Vero’s Terms and Conditions, Explained

Vero, an app that is advertising itself as an “authentic” social media platform, is having something of a moment right now. Launched in 2015, the app got a huge boost over the weekend — maybe because enough people finally got fed up with Instagram’s algorithm and wanted to test Vero’s chronologically sorted, ad-free waters — and is currently sitting in the top spot in the Apple app store.

But when an app comes out of nowhere and gets popular, it’s always a good time to take a closer look at its fine print — and Vero has a particular section about copyright and license that’s made new users very nervous. To use the app you have to grant Vero:

“a limited, royalty-free, sublicensable, transferable, perpetual, irrevocable, non-exclusive, worldwide license to use, reproduce, modify, publish, list information regarding, translate, distribute, syndicate, publicly perform, publicly display, make derivative works of, or otherwise use your User Content.”

Scary, right? The paragraph makes it sound like you’re giving over everything you post on Vero to Vero, and you no longer own it. Don’t worry. The bottom line is this: Vero’s terms of service are boilerplate for all social media apps, and you don’t need to worry that you’re signing over unlimited rights to your photos to the company. Let me try to explain.

The problem here is mostly one of diction. “Irrevocable!” “Royalty-free!” It sounds like you’re losing ownership of your photos and videos (and money, to boot). A couple of questions here. Do you use Twitter? Well, then you agreed to a nearly identical license. How about Facebook? Same deal there, too.

What you’re really giving platforms like Vero or Twitter when you agree to a [insert terrifying number of adjectives here] license is the right to show your content to other users, and to let those users share your content with other users, and so on. Basically, you’re agreeing that Twitter is allowed to show the photos and videos and text you upload — over which you retain intellectual property rights — to other people on the service. Twitter puts this more cleanly in its TOS: “This license authorizes us to make your Content available to the rest of the world and to let others do the same.” Facebook’s TOS also walks users through this in greater detail, noting the license expires if you delete your content. (Vero could really save itself a whole lot of headache with a few bullet points in real-human speak.) If you didn’t agree to this, you’d basically be posting your content for you and only you. Which really limits your potential of going viral or connecting with your actual friends, if you’re into that sort of thing.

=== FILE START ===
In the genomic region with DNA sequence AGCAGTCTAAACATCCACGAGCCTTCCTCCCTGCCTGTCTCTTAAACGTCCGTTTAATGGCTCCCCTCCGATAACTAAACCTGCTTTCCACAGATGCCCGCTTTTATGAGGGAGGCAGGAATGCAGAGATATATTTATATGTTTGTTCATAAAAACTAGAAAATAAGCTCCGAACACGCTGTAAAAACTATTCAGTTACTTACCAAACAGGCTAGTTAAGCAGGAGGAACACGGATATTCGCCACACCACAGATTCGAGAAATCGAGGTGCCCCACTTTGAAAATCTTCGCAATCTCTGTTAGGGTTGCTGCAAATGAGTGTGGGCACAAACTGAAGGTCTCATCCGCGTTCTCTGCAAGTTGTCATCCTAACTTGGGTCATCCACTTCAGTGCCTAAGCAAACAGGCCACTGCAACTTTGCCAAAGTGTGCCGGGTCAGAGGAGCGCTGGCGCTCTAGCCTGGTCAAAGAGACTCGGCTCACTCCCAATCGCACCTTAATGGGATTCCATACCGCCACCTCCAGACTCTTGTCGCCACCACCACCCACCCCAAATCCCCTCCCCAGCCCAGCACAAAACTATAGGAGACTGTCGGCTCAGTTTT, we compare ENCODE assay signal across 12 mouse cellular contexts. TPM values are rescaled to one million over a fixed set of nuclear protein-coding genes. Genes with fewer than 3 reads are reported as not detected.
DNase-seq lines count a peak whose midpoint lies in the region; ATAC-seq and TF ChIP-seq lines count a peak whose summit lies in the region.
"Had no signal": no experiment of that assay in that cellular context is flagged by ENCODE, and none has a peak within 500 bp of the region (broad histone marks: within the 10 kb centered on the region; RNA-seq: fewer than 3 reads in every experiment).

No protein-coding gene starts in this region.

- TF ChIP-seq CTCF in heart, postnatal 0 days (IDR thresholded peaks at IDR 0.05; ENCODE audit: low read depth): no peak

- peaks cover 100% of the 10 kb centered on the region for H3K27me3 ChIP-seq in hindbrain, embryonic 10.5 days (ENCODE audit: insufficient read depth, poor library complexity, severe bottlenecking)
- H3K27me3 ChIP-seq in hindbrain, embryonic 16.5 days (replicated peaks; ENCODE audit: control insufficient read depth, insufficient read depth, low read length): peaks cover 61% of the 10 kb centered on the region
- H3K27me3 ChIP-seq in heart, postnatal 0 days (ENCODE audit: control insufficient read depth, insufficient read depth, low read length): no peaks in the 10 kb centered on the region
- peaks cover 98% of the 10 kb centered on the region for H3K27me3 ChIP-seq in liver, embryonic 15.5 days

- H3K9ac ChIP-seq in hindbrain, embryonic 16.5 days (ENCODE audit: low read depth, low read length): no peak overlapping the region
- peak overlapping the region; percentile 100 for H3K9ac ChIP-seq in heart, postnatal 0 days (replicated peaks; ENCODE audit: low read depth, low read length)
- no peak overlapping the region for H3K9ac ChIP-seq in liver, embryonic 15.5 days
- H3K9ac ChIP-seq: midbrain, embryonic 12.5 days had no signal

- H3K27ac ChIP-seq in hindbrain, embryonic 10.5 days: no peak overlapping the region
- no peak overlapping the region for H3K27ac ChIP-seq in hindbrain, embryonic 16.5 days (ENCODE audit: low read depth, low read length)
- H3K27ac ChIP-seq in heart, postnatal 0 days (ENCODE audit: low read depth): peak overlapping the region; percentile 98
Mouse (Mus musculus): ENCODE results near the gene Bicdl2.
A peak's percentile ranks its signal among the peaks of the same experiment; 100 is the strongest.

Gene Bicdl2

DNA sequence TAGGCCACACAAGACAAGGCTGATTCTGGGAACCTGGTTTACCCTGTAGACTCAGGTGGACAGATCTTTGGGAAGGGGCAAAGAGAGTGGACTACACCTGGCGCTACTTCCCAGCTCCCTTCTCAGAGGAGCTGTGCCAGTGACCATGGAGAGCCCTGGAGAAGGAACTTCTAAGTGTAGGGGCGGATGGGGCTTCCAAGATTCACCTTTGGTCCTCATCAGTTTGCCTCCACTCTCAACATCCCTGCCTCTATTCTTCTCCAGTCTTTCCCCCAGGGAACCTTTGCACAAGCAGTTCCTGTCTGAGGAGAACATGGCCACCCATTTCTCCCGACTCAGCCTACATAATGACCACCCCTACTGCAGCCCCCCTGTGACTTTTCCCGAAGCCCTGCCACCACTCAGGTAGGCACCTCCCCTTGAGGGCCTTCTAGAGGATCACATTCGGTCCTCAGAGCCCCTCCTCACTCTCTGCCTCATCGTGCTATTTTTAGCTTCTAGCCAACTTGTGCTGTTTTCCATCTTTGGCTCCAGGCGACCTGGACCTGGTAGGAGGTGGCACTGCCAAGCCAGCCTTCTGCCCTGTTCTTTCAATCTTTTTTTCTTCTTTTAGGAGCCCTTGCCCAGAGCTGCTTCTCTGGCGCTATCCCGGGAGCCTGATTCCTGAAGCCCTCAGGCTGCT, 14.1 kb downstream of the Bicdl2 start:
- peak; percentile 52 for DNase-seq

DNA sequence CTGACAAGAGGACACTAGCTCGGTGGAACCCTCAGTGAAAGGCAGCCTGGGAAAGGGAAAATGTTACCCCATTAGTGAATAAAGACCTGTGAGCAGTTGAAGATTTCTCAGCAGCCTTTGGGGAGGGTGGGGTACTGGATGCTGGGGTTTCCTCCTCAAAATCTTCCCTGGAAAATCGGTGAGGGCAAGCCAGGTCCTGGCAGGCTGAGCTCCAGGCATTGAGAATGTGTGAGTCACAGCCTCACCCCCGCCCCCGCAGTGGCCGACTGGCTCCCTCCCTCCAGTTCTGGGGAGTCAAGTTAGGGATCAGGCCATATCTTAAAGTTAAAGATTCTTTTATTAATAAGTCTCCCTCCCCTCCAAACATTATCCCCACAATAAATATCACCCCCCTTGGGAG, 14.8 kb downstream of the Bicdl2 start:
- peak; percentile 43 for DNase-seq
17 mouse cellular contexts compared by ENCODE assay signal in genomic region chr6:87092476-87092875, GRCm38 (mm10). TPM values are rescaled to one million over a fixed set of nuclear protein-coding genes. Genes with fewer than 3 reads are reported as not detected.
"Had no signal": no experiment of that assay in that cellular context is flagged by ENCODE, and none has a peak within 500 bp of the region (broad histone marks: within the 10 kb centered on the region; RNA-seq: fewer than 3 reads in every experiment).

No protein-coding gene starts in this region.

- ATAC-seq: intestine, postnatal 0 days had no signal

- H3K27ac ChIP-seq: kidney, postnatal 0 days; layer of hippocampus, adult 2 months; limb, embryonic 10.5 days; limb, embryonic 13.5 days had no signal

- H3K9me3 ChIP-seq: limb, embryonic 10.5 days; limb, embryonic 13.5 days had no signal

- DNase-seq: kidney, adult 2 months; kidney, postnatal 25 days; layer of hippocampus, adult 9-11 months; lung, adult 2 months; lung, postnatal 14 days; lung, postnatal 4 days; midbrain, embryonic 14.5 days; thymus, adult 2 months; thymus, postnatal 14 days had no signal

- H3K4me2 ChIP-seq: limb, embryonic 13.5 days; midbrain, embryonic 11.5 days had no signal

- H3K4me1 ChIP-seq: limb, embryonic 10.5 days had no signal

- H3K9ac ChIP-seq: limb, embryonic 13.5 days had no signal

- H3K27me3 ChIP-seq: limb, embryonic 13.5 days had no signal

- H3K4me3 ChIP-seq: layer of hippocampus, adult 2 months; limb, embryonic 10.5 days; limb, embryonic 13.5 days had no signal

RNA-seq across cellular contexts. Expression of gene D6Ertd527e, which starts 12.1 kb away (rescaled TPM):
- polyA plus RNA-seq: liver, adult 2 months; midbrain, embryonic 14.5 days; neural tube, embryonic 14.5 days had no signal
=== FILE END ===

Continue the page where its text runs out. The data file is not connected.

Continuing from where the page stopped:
So, really, Vero is no more and no less safe than all the other social media platforms you’re already using and considering replacing with Vero. But if you want something to be worried about regarding the new app, consider Vero co-founder and CEO Ayman Hariri’s ties to shady business practices in Saudi Arabia. Hariri’s family business, the now-defunct Saudi Oger, was sued by 31,000 of its employees who hadn’t been paid and were forced to live in labor camps without basic necessities like food and water. (The Saudi government eventually had to step in and Saudi Oger was later forced to pay its workers.) That’s where the money funding Vero — at least some of it — came from: a business that didn’t pay its workers and forced them to live in inhumane conditions without access to medical care. If you want a good reason not to use Vero, that’s certainly better than its generic terms of service.

Vero’s Terms and Conditions, Explained